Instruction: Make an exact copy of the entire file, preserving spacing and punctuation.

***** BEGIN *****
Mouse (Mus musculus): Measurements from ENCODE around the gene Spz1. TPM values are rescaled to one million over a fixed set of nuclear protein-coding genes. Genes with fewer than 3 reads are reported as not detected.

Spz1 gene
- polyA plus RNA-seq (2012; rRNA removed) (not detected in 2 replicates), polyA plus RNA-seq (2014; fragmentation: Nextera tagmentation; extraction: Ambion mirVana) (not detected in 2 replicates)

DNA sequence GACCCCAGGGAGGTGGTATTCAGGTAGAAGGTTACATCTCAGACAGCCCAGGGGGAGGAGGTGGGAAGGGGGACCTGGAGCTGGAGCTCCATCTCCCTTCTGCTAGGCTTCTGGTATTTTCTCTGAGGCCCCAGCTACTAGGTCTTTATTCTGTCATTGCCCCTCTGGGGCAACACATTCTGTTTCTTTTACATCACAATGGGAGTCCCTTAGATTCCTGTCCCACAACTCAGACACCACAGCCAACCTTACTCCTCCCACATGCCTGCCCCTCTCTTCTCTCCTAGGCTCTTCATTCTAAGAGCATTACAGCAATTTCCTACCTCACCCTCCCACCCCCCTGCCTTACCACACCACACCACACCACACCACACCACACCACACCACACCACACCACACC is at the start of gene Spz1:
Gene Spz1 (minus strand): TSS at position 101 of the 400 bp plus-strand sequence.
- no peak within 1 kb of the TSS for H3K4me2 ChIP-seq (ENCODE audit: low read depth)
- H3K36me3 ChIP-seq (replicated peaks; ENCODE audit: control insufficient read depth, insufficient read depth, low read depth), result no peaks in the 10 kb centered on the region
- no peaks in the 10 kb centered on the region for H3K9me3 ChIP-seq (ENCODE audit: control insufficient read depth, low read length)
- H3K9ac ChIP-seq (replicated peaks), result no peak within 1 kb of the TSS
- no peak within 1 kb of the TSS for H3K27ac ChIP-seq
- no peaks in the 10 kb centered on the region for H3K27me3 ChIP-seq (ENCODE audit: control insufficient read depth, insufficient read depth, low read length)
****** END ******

Mouse (Mus musculus): Measurements from ENCODE around the gene Spz1. TPM values are rescaled to one million over a fixed set of nuclear protein-coding genes. Genes with fewer than 3 reads are reported as not detected.

Spz1 gene
- polyA plus RNA-seq (2012; rRNA removed) (not detected in 2 replicates), polyA plus RNA-seq (2014; fragmentation: Nextera tagmentation; extraction: Ambion mirVana) (not detected in 2 replicates)

DNA sequence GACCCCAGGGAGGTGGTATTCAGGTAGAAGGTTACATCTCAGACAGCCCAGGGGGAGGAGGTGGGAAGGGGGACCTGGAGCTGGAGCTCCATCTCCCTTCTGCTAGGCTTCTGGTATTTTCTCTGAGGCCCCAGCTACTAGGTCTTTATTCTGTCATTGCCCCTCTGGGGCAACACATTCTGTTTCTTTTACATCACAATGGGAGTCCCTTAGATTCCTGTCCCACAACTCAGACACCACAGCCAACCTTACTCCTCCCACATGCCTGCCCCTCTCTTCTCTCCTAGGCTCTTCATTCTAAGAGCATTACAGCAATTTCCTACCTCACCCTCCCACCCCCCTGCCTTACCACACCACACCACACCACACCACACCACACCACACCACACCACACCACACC is at the start of gene Spz1:
Gene Spz1 (minus strand): TSS at position 101 of the 400 bp plus-strand sequence.
- no peak within 1 kb of the TSS for H3K4me2 ChIP-seq (ENCODE audit: low read depth)
- H3K36me3 ChIP-seq (replicated peaks; ENCODE audit: control insufficient read depth, insufficient read depth, low read depth), result no peaks in the 10 kb centered on the region
- no peaks in the 10 kb centered on the region for H3K9me3 ChIP-seq (ENCODE audit: control insufficient read depth, low read length)
- H3K9ac ChIP-seq (replicated peaks), result no peak within 1 kb of the TSS
- no peak within 1 kb of the TSS for H3K27ac ChIP-seq
- no peaks in the 10 kb centered on the region for H3K27me3 ChIP-seq (ENCODE audit: control insufficient read depth, insufficient read depth, low read length)